If you shop at Target, you are a target.
If you go to Bennison’s, someone will ask you for bread.
And if you come out of Whole Foods, you’ll probably be asked, if not for a whole dollar, at least for some spare change.
Panhandlers. It’s hard to avoid them in downtown Evanston, and some other places nearby.
And as one 4th Ward resident put it Tuesday night, those panhandlers “have one mission. They want our money.”
The resident was tired of it. Others at the 4th Ward meeting at Robert Crown Center were fed up as well, particularly one man who said he was “assaulted by an aggressive panhandler” earlier this year.
But while it’s easy to complain about panhandlers, figuring out what to do about them, or perhaps for them, is not so simple.
Ald. Jonathan Nieuwsma (4th) told the 25 attendees that the question is definitely a city hall priority.
But you can’t just lock people up for begging.
Panhandling is legal in Illinois. Aggressive panhandling, however, in Evanston, is not.
Aggressive panhandling is defined several ways, including asking for money near an ATM, repeatedly asking after being told no, or blocking someone’s path.
But Evanston’s significantly under-staffed police department cannot afford to spend too much time dealing with panhandlers when other potentially more violent or dangerous incidents need response.
Officer Michael Jones told the meeting that Evanston’s panhandling ordinance is weak, with no consequences for those who are cited.
“A lot of times we write compliance tickets and they rip them up in our faces,” Jones stated.
The veteran officer also said that panhandling has increased lately, in part due to Evanston’s reputation for helping those in need, particularly during the COVID-19 pandemic.
“The past three years feels different,” Jones said, and not better.
“I’ve stopped people from Atlanta who’ve taken the bus up here because they heard Evanston is giving away money,” Jones added.
Betty Bogg, executive director of Connections for the Homeless, disagreed that Evanston is a destination for out-of-towners seeking handouts.
Bogg said 86% of those staying at the Margarita Inn homeless facility are connected to Evanston, either from growing up here, attending school, working or having lived in town — although any of those things could have happened some time in the past, not necessarily right now.
However, Bogg agreed with the residents and the police that panhandling has gotten worse since COVID, and said there is a direct relationship.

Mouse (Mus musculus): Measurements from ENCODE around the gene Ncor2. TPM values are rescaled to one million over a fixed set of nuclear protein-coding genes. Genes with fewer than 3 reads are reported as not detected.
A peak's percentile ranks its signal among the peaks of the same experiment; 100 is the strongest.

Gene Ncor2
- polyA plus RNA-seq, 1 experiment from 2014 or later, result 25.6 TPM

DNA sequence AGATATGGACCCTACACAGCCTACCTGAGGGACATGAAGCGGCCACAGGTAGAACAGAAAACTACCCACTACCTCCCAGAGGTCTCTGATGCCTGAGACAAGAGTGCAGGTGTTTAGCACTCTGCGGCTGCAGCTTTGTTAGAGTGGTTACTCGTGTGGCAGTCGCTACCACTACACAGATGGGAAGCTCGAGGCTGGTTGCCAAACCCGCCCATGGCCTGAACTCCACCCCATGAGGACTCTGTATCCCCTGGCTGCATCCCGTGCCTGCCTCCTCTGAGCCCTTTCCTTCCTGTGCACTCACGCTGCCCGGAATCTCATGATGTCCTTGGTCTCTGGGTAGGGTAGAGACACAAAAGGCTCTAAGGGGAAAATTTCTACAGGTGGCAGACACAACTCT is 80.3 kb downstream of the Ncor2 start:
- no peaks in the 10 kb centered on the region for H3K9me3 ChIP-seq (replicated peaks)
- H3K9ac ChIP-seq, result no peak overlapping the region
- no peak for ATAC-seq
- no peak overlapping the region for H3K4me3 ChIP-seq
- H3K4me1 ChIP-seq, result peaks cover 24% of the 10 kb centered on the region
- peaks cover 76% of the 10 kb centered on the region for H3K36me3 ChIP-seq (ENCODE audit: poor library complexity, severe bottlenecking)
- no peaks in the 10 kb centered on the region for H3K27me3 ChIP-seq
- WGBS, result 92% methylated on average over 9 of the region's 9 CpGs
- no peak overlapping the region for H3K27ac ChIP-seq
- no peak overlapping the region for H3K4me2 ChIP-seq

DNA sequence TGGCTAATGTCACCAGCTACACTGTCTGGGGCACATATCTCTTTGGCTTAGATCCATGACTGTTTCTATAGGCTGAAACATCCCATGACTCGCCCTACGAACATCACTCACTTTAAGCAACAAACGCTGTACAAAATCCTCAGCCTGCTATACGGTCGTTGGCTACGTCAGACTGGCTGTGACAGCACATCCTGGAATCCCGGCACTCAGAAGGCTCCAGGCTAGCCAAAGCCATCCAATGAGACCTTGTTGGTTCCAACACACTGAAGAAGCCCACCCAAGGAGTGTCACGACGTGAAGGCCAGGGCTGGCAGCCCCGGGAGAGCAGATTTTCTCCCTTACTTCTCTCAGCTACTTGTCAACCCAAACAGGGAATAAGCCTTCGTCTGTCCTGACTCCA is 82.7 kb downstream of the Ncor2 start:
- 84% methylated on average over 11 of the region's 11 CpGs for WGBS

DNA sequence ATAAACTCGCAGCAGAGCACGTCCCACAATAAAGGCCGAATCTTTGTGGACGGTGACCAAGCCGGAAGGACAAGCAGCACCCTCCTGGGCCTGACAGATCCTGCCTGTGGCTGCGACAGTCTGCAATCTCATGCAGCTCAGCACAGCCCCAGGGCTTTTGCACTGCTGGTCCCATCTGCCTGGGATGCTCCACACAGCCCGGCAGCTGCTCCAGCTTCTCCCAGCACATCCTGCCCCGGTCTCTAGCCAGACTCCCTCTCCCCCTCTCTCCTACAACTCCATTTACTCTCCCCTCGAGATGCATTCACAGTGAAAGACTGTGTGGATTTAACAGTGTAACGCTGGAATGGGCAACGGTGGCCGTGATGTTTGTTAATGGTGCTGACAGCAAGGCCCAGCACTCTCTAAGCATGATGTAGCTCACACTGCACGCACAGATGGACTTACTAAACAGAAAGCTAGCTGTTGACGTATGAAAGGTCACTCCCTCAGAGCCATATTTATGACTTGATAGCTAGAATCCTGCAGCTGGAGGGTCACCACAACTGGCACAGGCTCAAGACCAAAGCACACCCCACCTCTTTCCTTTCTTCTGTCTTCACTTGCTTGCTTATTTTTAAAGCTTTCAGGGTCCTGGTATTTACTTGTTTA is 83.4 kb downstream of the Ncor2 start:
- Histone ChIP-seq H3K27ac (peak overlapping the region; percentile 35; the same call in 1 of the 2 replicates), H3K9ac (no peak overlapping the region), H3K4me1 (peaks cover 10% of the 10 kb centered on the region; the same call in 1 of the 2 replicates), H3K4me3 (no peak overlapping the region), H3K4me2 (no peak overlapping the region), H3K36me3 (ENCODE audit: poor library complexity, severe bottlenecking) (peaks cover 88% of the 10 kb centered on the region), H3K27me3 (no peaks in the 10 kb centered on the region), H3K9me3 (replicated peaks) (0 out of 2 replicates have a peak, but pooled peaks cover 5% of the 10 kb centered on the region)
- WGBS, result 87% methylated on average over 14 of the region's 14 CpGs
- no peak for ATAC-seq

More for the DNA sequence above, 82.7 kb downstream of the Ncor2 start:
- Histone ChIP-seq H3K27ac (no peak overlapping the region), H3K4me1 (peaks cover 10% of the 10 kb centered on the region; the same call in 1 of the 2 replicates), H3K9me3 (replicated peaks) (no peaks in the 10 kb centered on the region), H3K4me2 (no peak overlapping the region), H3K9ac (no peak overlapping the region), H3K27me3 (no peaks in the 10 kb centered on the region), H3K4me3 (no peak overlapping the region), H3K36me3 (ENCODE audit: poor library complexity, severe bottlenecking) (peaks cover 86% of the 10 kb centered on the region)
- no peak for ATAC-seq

Losing a home, or a job, getting evicted, getting depressed — each alone, or added together, Bogg said, could increase homelessness, and therefore increase panhandling.
A representative of Albany Care, a residential psychiatric treatment faciity at Main and Maple, acknowledged that some people staying there are begging on the streets.
However, Jacque Marquis said his agency is working with those residents to get them to stop.
“We had seven repeat offender panhandlers” staying at Albany Care, Marquis noted. But after coming up with social service support for those clients, Marquis added, “we’re now down to two.”
The recent expansion of an unrelated program, the Trilogy mental health crisis team, to mobile response 24/7, is another potential way to help.
While not dealing directly with panhandlng, getting help for those in crisis might, in theory, mean fewer people asking for cash.
The city may also try yet another approach as well, adding what’s called a “Clean Team.” These “street ambassadors,” Nieuwsma said, would deal with issues such as graffiti and litter.
It’s not panhandling enforcement, but backers say it is a way to keep the city cleaner and more welcoming.
Down the road, if money is available, Nieuwsma said he’d like to expand the program to add social services professionals to the ambassadors team.
But there does not appear to be any easy solution. And the longer it takes to find one, the more people may simply stop going to stores where they are asked for money on the way in, the way out, or both.
“I’m afraid,” said one resident, “to go to Target now.”